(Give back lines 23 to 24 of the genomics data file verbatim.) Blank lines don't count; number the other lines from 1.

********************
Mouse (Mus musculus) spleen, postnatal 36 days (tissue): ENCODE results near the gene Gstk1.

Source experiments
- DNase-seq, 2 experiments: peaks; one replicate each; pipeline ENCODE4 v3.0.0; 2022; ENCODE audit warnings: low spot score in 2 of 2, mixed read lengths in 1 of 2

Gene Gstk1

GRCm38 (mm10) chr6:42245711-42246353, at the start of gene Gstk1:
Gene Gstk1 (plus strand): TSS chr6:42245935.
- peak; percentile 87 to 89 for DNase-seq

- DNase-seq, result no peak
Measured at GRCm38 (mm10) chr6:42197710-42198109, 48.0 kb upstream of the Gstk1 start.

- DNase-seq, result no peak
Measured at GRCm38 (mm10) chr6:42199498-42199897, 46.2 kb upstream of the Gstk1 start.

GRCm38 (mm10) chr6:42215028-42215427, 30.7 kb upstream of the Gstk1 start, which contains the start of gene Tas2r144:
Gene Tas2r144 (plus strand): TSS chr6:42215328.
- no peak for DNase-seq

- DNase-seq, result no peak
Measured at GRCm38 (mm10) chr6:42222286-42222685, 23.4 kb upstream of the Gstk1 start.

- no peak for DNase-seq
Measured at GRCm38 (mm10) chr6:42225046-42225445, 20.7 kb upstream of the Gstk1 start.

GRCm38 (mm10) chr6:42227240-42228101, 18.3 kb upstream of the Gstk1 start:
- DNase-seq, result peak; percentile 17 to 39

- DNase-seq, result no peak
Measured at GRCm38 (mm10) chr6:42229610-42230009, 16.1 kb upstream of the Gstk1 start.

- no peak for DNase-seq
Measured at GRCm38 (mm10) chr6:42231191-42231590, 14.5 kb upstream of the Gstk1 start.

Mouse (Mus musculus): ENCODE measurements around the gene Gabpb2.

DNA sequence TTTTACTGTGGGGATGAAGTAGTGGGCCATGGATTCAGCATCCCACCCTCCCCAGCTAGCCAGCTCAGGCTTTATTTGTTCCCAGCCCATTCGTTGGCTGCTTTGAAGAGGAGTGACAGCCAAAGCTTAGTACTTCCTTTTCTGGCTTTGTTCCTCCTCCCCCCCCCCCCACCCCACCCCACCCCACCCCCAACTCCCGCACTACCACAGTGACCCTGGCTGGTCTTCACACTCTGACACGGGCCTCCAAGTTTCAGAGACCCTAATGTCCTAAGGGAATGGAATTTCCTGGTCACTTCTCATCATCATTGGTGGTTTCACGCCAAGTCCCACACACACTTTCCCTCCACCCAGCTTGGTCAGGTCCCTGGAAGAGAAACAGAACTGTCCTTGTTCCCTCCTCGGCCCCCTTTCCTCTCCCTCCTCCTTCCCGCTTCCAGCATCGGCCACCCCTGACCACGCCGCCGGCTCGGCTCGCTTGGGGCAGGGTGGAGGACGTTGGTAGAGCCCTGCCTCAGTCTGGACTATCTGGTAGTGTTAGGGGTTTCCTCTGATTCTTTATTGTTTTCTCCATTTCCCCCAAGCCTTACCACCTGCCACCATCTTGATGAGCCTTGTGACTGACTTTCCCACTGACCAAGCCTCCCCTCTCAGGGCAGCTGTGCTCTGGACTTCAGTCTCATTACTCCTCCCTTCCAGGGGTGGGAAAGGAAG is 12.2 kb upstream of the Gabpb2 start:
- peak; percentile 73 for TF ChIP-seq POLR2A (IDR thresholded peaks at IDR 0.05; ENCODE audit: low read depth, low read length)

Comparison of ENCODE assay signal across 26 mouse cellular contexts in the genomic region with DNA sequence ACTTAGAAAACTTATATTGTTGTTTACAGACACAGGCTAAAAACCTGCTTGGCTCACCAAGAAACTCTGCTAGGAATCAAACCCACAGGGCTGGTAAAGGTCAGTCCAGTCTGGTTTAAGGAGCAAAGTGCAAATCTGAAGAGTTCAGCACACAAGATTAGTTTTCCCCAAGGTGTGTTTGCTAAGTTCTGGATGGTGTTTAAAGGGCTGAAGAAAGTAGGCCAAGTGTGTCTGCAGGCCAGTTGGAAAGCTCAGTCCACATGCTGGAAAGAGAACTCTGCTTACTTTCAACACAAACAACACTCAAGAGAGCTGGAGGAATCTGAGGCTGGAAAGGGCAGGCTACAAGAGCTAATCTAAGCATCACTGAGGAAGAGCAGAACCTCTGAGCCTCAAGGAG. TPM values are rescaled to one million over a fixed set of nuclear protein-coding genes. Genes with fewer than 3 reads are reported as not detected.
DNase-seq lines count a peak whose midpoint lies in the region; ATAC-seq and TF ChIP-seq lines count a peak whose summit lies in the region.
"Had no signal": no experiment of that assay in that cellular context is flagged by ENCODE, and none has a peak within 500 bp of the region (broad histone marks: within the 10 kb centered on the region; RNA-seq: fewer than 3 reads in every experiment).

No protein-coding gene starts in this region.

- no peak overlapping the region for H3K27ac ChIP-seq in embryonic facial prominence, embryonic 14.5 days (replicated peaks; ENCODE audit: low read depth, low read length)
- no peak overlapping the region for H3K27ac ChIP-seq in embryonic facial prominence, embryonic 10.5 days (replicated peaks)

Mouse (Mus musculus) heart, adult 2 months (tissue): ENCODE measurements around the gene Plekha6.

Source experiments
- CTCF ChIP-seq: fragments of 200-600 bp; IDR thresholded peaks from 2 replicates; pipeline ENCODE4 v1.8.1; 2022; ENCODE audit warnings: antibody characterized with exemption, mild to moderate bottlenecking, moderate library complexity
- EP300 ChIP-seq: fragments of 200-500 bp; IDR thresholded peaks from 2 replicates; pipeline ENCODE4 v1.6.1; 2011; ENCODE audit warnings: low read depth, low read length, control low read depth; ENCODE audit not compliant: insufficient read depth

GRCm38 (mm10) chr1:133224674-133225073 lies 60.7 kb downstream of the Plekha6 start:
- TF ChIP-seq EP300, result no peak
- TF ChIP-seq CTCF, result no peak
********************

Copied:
- no peak for DNase-seq
Measured at GRCm38 (mm10) chr6:42231191-42231590, 14.5 kb upstream of the Gstk1 start.